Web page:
An Expert Guide to Tennis Etiquette

Published on 05/19/2023 · 7 min readTennis etiquette can be hard to learn as you're new to the sport. But luckily Tennis Expert Nicolas Carrero is here to help with a guide to proper etiquette below!
Nicolas Carrero, Tennis Expert
By Tennis Expert Nicolas Carrero

Photo by Nicolas Carrero

TL;DR “Tennis etiquette” is an amalgam of age-old sporting traditions. A set of rules that every serious tennis player just knows. However, they can be notoriously challenging for beginners to pick up. That’s because most of these customs can’t be found in any rule book, neither will they be announced before any match you attend, or be posted at any tennis court you show up to. So, let’s go over some of these quirky guidelines, and who exactly they apply to. And heads up, that doesn't only mean the athletes themselves.

Players Etiquette

Warmups and Pregame

For both casual and professional players around the world, certain rules should be followed before even the first serve. First, it’s important to start with warmups; where you hit across the court with your opponent. Five minutes is usually the standard time allowed for a warm up before a match. But if you are not playing a tournament or ITF(International Tennis Federation) sponsored match, that is one of the looser rules for casual players–who may take up to 25 minutes or more before a match. Usually it’s relaxed and not too hard-swinging, as far as warmups go.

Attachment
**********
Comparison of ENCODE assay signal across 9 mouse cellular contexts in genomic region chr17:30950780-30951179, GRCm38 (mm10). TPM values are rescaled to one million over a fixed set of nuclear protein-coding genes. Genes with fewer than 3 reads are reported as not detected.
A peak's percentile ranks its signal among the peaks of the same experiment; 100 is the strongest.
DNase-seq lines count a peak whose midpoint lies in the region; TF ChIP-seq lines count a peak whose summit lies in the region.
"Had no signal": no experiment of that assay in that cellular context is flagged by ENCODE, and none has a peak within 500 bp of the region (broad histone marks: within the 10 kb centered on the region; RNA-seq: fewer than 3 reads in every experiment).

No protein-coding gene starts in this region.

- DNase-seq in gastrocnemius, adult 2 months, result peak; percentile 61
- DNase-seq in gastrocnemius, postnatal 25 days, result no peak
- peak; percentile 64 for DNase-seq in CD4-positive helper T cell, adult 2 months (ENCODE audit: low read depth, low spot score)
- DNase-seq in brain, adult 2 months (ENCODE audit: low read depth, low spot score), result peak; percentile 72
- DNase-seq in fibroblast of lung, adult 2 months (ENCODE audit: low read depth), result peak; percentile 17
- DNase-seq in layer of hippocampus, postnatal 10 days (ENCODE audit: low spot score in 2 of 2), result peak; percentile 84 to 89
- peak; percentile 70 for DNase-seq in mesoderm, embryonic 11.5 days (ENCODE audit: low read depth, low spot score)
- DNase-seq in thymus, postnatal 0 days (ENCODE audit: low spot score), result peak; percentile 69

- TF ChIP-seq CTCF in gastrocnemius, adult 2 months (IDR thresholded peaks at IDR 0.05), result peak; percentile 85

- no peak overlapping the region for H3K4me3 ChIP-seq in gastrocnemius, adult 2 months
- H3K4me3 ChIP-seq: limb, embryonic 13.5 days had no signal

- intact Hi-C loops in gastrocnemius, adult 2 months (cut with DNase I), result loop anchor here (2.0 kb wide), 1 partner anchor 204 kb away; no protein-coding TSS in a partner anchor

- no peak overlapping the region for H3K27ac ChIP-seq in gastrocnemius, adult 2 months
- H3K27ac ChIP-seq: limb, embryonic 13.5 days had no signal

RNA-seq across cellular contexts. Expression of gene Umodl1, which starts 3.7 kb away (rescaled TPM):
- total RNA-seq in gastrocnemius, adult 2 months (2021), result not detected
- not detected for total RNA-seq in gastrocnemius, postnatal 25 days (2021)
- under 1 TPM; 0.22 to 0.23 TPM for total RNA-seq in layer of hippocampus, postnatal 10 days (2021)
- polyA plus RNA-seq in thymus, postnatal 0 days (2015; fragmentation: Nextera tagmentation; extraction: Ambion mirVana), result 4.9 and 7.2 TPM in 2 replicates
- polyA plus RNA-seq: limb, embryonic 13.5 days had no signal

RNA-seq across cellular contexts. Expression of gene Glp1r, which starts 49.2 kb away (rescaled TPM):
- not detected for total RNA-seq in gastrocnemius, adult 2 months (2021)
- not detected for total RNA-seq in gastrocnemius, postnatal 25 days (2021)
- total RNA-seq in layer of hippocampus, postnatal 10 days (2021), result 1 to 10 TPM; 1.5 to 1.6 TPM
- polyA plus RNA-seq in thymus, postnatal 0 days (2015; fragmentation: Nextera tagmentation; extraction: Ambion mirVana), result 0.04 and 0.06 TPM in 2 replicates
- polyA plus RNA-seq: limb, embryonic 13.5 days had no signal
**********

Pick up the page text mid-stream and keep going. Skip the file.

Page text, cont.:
One thing that is the same with all levels is that serving is the final shot practiced before a match for both players during warmups. One player will practice the serve while the other receives it on the other side. How hard you serve during warmups is up to you—some people like to practice softly serving at first and then building up, while others like to serve all out. A coin toss, or racket twirl will decide who serves first…and the match is on!

Refereeing

Higher-ranking ITF tournaments usually feature an umpire and line judges to call balls in or out. But casual players will have to call their own lines. This can lead to some very contentious moments when two opponents disagree over the line calls of the other. To avoid these instances, it is typically recommended that if a ball is too close to the line to truly tell, you should give your opponent the benefit of the doubt and call it in.

There are two different ways of calling a ball in or out. The first is vocally—with a strong yet quick “out!” call. You can also use hand signals—with a single raised finger meaning out, and a horizontal, flat, extended hand meaning in.